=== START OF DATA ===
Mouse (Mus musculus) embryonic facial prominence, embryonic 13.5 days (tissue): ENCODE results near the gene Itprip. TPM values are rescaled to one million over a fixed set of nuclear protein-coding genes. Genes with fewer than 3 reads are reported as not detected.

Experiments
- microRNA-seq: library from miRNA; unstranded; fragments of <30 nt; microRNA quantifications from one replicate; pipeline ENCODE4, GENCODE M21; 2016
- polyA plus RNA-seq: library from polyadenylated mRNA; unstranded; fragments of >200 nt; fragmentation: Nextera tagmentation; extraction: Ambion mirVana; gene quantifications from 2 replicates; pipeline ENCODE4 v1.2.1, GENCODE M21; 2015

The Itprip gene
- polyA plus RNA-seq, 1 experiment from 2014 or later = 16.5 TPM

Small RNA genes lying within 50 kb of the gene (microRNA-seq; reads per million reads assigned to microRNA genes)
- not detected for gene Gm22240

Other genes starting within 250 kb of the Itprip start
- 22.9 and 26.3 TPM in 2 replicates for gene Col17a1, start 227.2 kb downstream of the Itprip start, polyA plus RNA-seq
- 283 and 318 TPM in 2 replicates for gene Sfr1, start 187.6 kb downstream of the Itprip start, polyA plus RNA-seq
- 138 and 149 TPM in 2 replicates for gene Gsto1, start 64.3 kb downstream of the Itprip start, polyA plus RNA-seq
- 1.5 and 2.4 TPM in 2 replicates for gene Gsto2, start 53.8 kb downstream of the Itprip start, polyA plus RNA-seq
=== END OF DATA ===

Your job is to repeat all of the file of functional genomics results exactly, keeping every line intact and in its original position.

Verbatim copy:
Mouse (Mus musculus) embryonic facial prominence, embryonic 13.5 days (tissue): ENCODE results near the gene Itprip. TPM values are rescaled to one million over a fixed set of nuclear protein-coding genes. Genes with fewer than 3 reads are reported as not detected.

Experiments
- microRNA-seq: library from miRNA; unstranded; fragments of <30 nt; microRNA quantifications from one replicate; pipeline ENCODE4, GENCODE M21; 2016
- polyA plus RNA-seq: library from polyadenylated mRNA; unstranded; fragments of >200 nt; fragmentation: Nextera tagmentation; extraction: Ambion mirVana; gene quantifications from 2 replicates; pipeline ENCODE4 v1.2.1, GENCODE M21; 2015

The Itprip gene
- polyA plus RNA-seq, 1 experiment from 2014 or later = 16.5 TPM

Small RNA genes lying within 50 kb of the gene (microRNA-seq; reads per million reads assigned to microRNA genes)
- not detected for gene Gm22240

Other genes starting within 250 kb of the Itprip start
- 22.9 and 26.3 TPM in 2 replicates for gene Col17a1, start 227.2 kb downstream of the Itprip start, polyA plus RNA-seq
- 283 and 318 TPM in 2 replicates for gene Sfr1, start 187.6 kb downstream of the Itprip start, polyA plus RNA-seq
- 138 and 149 TPM in 2 replicates for gene Gsto1, start 64.3 kb downstream of the Itprip start, polyA plus RNA-seq
- 1.5 and 2.4 TPM in 2 replicates for gene Gsto2, start 53.8 kb downstream of the Itprip start, polyA plus RNA-seq